Do other vasculitis patients check their own blood pressure?

Because of my cerebral vasculitis the consultant and GP want to keep an eye on my blood pressure. It's usually checked by nurses at the hospital when I'm there each month. But I have white coat syndrome, so don't get a reliable reading when it's taken in such a setting, or in the GP's surgery. So we've agreed that I check it regularly at home. If it goes consistently above 140/90 (either figure too high) I would have to take more pills to bring it down.

I auto email myself a reminder each week to check my blood pressure at home. I have a machine I bought myself, and keep a record in a spreadsheet.

Do others do this? My blood pressure has crept up over the years, mainly due to weight gain from long-term steroid use (14 years and counting). But it's still within acceptable normal range, for now.

6 Replies

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  • Yes I do. It was suggested I take my own blood pressure and record it to take to my clinic visits. I am ANCA positive - WG - have stage 4 kidney failure as a result and my kidneys are leaking protein causing both high blood pressure and high cholesterol levels. At it's highest my BP was157/94.

    Both are coming down now I'm happy to say at 109/78 for blood pressure and 6.2 cholesterol down from a disturbing 18 :-o thanks to two lots of blood pressure tablets and one for cholesterol :-)

    JacquiM

  • I checked my own BP every week when I was on BP meds. Then, when I stopped taking them I stopped measuring after a couple of months when all appeared normal.

    The BP measurements taken when I saw the consultant were doing fine. A GP check in my medication showed that my BP had shot up 190/90. Like Viv they thought it might be white coat syndrome (although I didn't think so because over eight years it hadn't happened before). So for two weeks I checked the pressures at home - 3 times in the morning and 3 at night. It wasn't white coat syndrome. I'm now taking Amlodopine (they also found my cholesterol raised - so Simvastatin to add to the rest).

    BP now at acceptable levels but I check it every week. Better safe than sorry.

    Pat

  • I have cerebral vasculitis, 18 yrs never has my consultant checked my b/p at review clinics.

    my raised b/p was picked up on a visit to the dr, because I was hetting tingling and weakness in my left arm.

    It is high in the right arm and very low in the left. After weird and wonderful tests it was diagnosed that I have a blockage in an atrery in the clavical area that supplies the left arm.

    They told me it was nothing to do with the vasculitis.

    Now I only have the b/p done in the right arm and on medication for it which, is down to normal levels. The dr told me I will be on it for life.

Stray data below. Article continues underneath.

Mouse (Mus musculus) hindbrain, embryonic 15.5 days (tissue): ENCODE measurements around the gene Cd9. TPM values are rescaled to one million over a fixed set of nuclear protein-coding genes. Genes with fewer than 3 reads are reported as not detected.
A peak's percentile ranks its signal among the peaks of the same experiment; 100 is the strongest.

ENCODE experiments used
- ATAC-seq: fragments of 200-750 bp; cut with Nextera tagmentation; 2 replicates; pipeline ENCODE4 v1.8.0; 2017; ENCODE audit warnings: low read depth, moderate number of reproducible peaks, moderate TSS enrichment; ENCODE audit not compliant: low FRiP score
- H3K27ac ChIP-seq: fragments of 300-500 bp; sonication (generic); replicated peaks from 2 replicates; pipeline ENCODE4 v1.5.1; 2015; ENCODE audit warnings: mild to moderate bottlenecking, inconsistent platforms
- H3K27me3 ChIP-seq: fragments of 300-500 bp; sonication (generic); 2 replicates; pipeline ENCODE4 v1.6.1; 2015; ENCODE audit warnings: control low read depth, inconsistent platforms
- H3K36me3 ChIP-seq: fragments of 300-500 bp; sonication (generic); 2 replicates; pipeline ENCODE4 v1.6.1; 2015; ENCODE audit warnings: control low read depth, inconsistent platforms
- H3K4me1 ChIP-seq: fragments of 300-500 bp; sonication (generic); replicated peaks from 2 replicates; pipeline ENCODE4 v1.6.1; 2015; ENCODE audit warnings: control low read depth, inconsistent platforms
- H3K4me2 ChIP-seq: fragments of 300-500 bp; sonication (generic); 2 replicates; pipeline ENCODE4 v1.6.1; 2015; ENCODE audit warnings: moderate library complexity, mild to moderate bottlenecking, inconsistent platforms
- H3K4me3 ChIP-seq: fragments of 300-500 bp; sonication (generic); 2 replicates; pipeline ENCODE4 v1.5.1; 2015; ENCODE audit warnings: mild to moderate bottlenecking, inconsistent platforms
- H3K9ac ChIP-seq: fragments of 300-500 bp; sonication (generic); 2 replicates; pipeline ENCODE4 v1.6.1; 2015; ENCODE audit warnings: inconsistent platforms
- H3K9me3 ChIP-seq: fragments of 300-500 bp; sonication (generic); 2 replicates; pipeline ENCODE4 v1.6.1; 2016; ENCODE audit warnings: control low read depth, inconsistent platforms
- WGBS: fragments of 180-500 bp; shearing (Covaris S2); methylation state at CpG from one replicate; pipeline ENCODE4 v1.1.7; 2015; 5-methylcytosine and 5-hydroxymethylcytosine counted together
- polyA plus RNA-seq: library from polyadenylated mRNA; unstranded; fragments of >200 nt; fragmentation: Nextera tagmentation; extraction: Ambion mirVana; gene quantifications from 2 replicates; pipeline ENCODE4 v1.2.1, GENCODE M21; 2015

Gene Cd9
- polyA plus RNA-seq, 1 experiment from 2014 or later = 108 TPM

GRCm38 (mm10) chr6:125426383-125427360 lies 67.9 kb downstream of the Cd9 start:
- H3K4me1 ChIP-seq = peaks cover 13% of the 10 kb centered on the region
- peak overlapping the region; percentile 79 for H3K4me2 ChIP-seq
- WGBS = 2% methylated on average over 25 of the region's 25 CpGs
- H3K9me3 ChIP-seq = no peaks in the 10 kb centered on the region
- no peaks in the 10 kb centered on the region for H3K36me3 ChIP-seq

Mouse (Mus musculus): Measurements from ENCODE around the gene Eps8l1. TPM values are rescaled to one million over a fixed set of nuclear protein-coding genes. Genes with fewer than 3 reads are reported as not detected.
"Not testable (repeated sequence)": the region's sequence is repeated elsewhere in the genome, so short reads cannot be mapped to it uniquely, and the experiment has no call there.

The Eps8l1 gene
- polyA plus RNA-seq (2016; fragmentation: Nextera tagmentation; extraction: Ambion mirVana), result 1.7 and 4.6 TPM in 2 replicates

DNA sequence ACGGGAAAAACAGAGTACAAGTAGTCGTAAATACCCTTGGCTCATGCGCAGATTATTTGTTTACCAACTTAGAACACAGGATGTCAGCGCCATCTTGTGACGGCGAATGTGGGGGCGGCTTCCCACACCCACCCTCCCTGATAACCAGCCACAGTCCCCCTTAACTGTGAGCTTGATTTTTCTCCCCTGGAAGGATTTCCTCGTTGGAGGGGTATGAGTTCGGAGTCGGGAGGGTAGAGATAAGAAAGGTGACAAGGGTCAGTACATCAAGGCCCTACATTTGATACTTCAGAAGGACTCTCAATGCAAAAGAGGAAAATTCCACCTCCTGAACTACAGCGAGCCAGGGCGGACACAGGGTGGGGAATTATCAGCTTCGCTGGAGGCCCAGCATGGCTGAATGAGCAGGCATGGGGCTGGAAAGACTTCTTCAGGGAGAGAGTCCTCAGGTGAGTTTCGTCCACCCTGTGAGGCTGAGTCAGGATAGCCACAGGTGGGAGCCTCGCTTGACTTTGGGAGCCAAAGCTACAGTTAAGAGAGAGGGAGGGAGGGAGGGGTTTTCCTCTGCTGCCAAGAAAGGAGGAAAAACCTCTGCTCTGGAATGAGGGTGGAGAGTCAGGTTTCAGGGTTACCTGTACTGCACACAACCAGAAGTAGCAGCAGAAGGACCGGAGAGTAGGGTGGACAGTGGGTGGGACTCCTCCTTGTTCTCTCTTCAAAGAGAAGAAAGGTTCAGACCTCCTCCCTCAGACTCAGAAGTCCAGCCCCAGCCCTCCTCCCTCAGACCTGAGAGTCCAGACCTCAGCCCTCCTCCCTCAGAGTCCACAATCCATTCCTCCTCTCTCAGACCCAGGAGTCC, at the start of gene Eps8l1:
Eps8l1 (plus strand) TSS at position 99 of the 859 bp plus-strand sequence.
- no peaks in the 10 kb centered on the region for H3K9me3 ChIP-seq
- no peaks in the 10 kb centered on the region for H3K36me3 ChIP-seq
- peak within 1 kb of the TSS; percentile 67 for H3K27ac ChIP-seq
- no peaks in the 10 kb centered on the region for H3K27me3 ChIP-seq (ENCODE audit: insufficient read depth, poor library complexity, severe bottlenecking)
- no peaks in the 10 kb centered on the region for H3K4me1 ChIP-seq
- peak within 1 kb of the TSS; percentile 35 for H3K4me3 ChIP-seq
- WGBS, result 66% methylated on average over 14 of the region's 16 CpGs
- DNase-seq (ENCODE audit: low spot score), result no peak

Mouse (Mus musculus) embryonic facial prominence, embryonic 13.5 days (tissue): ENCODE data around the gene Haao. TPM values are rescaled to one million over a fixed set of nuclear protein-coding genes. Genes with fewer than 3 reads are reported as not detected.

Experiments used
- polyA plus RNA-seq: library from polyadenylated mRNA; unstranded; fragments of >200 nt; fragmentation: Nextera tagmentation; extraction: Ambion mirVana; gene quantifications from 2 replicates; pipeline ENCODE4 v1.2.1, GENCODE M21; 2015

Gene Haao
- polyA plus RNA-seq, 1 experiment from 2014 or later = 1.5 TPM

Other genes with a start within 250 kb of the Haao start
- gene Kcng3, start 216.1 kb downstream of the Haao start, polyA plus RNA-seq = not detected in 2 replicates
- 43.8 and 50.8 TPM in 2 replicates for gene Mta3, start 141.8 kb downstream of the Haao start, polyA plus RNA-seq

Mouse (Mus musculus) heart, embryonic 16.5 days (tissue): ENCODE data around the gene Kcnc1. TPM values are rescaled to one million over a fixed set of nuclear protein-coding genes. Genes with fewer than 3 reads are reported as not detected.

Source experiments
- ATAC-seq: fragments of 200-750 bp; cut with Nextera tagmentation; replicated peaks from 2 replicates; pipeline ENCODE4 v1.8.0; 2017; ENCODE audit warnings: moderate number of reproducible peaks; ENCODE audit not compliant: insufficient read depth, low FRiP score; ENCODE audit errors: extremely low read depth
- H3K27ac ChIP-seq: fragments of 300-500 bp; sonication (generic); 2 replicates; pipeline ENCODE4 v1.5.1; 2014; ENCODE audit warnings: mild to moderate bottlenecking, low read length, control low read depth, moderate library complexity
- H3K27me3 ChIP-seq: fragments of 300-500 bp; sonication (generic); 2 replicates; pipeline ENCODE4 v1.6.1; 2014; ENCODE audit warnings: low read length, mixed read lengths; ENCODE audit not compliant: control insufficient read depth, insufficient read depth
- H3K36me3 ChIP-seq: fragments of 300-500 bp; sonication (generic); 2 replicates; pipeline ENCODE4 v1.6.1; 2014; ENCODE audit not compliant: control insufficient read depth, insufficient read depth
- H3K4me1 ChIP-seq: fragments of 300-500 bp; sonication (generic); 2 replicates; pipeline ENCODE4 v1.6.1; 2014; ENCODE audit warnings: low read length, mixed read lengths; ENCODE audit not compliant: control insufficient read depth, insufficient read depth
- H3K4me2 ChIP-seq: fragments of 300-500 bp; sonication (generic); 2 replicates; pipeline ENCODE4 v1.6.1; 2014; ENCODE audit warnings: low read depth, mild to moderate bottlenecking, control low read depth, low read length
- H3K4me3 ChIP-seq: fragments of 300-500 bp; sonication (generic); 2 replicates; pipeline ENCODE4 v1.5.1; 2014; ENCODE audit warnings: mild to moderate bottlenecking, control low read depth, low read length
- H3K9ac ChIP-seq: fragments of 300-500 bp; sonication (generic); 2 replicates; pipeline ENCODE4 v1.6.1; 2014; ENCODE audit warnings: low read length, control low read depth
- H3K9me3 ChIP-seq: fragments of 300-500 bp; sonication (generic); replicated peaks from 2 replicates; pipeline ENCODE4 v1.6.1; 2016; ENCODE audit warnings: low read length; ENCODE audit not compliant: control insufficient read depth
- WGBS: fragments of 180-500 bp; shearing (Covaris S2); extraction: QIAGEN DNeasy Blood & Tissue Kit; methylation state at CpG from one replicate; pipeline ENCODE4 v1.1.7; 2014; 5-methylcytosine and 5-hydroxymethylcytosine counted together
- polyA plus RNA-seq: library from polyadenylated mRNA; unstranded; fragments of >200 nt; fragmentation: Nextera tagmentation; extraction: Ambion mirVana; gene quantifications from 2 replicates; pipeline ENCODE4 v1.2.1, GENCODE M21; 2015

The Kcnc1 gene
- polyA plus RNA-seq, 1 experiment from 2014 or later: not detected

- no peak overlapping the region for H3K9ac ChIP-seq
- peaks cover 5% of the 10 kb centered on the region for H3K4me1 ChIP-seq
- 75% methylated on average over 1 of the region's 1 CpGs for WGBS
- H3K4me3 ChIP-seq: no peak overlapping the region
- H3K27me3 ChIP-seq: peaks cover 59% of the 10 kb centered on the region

They say the the operation is too risky to relieve the blockage and at this stage they will leave it but, if it gets worse to get the g/p to refer me back.

    Cor we folk with vasculitis do have many complications to cope with.

  • I too have Cerebral vasculitis and very high blood pressure. My BP is checked weekly at the GP's and i also check daily at home when the readings are very high and keep a record for the GP and specialist. Having spent most of the summer in hospital my BP was checked twice daily . It has only become evident of the high BP issue since i commenced my current flare up. My highest reading being 185/110 and regularly 150's/90's.... Both the consultant and GP agree that they will not currently prescribe any meds for this as ironically other than the CNSV my overall fitness is good thanks to my job and it would just be adding another variable to the equation drugwise. Having said that i have been unable to work since May of this year so not as fit as i would like. Previous to this condition i was always text book BP 120/80.... Guess its just something else to enter on the med report. Oh the joys of CNSV... eh?

  • Hello, I have thought about this question and thought just I'd add my experience with a high BP. Whilst I was recently hospitalised at the QE Birmingham my BP was high (stress I am sure) but it was very variable and at times was very low ie 105/60 so do these modern machines work?? When I was a nurse we had sphygnomonometers (I know I've spelt it wrong) however I am sure with all the drugs we all have to take could cause an issue with BP...so that is a bit scary...however that visit to Hospital reassured me that I don't always have a high BP...maybe its labile...but I do know that it can be consistently high with various organ damage which I don't have at the moment thanks to Cell-Cept (I was in Hosp with copious haemoptysis which the Docs didn't think was linked to my WG/GPA)

  • Thanks everyone for all the replies.

    Sheila, yes the machines are apparently reliable. Both the consultant (a vascular specialist) and my GP have told me they are as good as the methods the hospital use. And it makes keeping an eye on your blood pressure at home very easy. I wrap the cuff/sleeve around my arm, and sit on the sofa while it takes my blood pressure. Easy!

    BooBoo39, interesting that your doctors won't prescribe hypertension meds if needed. I'm very heavy cos of long-term steroid use, so am not what anyone would call healthy. But my consultant says that if my blood pressure goes regularly over a certain level we must treat it, because it would greatly increase the chance of me having more strokes from the cerebral vasculitis. So worth taking the drugs for. And I'm already on 30+ prescribed tablets a day anyway. What difference would a few more make!

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